A lack of sleep may affect your immune system, with people who don’t get enough sleep potentially being more susceptible to getting sick after the initial virus exposure. 

The American Academy of Sleep recommends your child should get the following amount of sleep: 

  • 4-12 months: 12 to 16 hours per 24 hours (including naps)
  • 1-2 years: 11 to 14 hours per 24 hours (including naps)
  • 3-5 years: 10 to 13 hours per 24 hours (including naps)
  • 6-12 years: 9 to 12 hours per 24 hours
  • 13-18 years: 8 to 10 hours per 24 hours

If you’re struggling with bedtime, here are some tips to help get your child to sleep

  • Have a consistent bedtime routine
  • Wind down with relaxing activities 30 minutes before bed 
  • Make the bedroom dark, comfortable, and quiet 
  • Limit screen time before bed 

Steer Clear of Unnecessary Antibiotics

While necessary for fighting certain infections, antibiotics don’t differentiate between bad and good bacteria in the gut. So, unnecessary use of antibiotics can disrupt the beneficial balance of the gut microbiome, potentially weakening the immune system. 

Antibiotics are powerful medicines, but they are not always the answer. In some cases, they may not be necessary:

  • Viral infections like colds, flu, and most coughs 
  • Mild bacterial infections that improve on their own 
  • Symptoms like a runny nose or sore throat  

Those pesky sniffles and coughs are signs of the body’s natural response to fight off an invader or infection. Coughs help clear the airways, and mucus traps antigens and germs to stop them from spreading further.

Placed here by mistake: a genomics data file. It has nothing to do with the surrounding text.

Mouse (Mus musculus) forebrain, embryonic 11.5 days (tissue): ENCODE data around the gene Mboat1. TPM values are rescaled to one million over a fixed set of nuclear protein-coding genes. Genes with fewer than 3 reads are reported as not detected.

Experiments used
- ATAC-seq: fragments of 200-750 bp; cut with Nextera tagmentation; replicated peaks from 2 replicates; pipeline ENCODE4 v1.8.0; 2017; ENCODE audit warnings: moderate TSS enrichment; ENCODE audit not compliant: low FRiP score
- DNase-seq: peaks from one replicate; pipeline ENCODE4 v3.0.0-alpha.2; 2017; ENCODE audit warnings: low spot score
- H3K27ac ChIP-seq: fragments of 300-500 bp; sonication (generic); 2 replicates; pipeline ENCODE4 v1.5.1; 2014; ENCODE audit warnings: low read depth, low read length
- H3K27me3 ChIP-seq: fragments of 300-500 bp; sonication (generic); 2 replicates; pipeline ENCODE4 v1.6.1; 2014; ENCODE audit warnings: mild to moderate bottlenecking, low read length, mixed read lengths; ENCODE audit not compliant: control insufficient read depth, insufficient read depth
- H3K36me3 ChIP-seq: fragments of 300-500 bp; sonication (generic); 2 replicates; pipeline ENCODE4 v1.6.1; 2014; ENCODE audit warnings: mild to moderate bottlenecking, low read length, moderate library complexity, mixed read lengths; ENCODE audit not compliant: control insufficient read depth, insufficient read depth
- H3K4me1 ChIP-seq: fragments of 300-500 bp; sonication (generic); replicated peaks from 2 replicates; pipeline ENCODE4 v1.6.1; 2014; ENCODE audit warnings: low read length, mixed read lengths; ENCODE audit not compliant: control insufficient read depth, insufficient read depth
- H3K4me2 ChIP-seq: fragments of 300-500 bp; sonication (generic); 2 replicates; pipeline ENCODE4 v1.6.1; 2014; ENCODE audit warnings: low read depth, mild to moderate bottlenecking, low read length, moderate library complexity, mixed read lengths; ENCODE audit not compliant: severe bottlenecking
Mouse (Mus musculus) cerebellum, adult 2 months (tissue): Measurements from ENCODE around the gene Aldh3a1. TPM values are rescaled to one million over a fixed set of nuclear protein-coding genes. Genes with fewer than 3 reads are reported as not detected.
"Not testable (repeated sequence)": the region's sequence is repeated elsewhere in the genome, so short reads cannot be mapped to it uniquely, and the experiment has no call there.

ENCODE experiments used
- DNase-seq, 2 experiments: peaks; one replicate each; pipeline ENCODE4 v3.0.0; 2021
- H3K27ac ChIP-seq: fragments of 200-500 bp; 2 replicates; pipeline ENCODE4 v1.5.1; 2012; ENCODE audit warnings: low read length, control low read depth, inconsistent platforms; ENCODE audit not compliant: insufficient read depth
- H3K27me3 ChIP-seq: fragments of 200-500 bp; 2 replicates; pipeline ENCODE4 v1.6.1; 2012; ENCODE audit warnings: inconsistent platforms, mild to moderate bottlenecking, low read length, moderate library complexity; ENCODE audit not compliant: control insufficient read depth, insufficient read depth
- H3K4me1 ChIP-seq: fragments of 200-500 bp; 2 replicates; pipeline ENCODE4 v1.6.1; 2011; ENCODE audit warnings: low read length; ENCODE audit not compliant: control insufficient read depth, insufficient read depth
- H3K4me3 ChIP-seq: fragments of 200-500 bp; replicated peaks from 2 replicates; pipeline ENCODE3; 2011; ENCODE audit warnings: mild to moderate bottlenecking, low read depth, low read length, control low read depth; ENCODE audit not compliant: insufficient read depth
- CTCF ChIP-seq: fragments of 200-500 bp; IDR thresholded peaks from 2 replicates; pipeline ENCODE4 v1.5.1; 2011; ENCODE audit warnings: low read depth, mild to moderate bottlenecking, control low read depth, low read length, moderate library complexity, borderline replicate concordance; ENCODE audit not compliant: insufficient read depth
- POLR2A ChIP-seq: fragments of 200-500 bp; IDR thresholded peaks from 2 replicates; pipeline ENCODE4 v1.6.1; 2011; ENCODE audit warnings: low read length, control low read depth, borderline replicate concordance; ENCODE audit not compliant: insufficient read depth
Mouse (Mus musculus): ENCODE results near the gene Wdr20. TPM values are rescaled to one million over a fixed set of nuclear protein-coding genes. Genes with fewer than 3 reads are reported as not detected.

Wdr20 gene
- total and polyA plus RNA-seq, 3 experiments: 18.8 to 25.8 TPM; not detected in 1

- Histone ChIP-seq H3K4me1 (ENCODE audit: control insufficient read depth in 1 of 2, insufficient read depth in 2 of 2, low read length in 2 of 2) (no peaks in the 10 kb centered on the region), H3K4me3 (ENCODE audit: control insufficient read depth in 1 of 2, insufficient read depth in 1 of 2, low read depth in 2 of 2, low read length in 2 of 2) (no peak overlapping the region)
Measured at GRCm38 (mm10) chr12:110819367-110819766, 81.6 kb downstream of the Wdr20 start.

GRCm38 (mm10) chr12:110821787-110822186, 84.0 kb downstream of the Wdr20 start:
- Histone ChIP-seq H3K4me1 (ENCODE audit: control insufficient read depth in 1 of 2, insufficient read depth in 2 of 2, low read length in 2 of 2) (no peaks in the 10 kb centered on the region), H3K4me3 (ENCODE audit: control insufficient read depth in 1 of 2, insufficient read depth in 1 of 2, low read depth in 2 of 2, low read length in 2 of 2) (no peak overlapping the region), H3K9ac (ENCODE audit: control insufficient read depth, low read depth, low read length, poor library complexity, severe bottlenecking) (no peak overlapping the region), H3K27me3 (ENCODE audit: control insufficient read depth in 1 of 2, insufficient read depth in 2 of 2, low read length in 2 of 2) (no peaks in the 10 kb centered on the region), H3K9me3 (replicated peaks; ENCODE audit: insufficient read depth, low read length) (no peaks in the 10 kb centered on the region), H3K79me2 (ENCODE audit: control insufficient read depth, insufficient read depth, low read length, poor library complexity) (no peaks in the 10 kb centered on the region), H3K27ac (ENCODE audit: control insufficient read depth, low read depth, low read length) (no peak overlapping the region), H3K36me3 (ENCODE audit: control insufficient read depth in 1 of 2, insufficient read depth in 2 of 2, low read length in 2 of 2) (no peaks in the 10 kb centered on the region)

Antibiotic resistance is a growing concern, so it's important to discuss any concerns you have with your child's pediatrician. Based on your child’s needs and specific health concerns, they can determine if antibiotics are necessary. 

Eat Correctly

If you’re looking for an immune system booster for kids, it’s all about encouraging healthy habits and ensuring your child gets all the essential nutrients to support healthy immune function through food as much as possible. 

You already know the importance of eating plenty of fruits and vegetables and consuming a rainbow of fresh produce. This helps to tick off key micronutrients that play a role in immune cell function. Protein is also important, especially an amino acid called arginine, commonly found in meats, nuts, and beans. These types of foods also contain zinc, iron, and selenium, which are beneficial for immune cell development. 

Incorporate healthy fats, focus on whole foods, and try to limit processed foods high in sugar and unhealthy fats. Eating lots of real, whole foods naturally includes plenty of vitamins for kids’ immune systems and overall health. 

Top Up With a Supplement

We know that even with all the best intentions, children can be fussy eaters. One week, they love their veggies; the next, it’s the worst, and they won’t take another bite. While a food-first approach is always best, a daily supplement and probiotic for kids can help to fill nutritional gaps and promote healthy gut bacteria, supporting immune function.